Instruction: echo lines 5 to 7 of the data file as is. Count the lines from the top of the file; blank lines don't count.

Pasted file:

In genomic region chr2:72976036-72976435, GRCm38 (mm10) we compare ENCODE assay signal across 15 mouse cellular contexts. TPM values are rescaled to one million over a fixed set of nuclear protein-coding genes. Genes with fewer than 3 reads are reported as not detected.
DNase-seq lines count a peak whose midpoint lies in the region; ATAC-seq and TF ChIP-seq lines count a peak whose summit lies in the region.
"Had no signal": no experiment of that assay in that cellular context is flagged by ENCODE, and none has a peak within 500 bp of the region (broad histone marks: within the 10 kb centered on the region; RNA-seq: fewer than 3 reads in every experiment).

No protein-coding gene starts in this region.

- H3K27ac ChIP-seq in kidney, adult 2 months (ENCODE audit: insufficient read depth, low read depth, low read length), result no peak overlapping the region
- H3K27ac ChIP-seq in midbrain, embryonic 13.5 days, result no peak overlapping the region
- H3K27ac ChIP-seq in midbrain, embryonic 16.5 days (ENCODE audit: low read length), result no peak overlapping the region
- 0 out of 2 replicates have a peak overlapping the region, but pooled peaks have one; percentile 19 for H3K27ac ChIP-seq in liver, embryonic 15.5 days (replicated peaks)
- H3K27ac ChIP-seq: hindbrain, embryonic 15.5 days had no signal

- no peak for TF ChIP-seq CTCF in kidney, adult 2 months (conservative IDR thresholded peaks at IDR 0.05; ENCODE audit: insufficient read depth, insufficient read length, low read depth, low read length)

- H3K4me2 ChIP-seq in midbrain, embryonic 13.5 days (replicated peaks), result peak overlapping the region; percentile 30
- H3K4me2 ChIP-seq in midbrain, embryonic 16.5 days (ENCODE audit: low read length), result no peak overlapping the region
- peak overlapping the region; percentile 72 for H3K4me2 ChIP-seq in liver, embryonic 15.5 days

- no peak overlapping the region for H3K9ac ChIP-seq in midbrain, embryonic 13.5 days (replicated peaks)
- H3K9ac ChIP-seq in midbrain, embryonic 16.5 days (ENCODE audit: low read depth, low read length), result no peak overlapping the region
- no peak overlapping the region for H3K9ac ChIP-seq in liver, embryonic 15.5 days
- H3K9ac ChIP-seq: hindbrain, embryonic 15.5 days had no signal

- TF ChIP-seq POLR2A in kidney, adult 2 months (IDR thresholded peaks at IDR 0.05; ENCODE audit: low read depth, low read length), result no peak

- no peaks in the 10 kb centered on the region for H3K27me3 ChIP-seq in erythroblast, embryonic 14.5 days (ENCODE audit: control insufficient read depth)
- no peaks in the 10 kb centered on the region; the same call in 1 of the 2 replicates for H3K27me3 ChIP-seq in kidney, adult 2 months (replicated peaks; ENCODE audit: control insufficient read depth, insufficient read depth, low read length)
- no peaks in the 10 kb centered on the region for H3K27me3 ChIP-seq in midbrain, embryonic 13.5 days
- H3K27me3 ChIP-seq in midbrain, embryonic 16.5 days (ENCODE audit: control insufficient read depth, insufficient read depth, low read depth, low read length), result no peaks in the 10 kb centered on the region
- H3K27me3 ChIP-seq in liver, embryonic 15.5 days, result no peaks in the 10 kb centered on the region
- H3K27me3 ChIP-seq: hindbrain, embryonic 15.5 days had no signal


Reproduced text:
- H3K27ac ChIP-seq in kidney, adult 2 months (ENCODE audit: insufficient read depth, low read depth, low read length), result no peak overlapping the region
- H3K27ac ChIP-seq in midbrain, embryonic 13.5 days, result no peak overlapping the region
- H3K27ac ChIP-seq in midbrain, embryonic 16.5 days (ENCODE audit: low read length), result no peak overlapping the region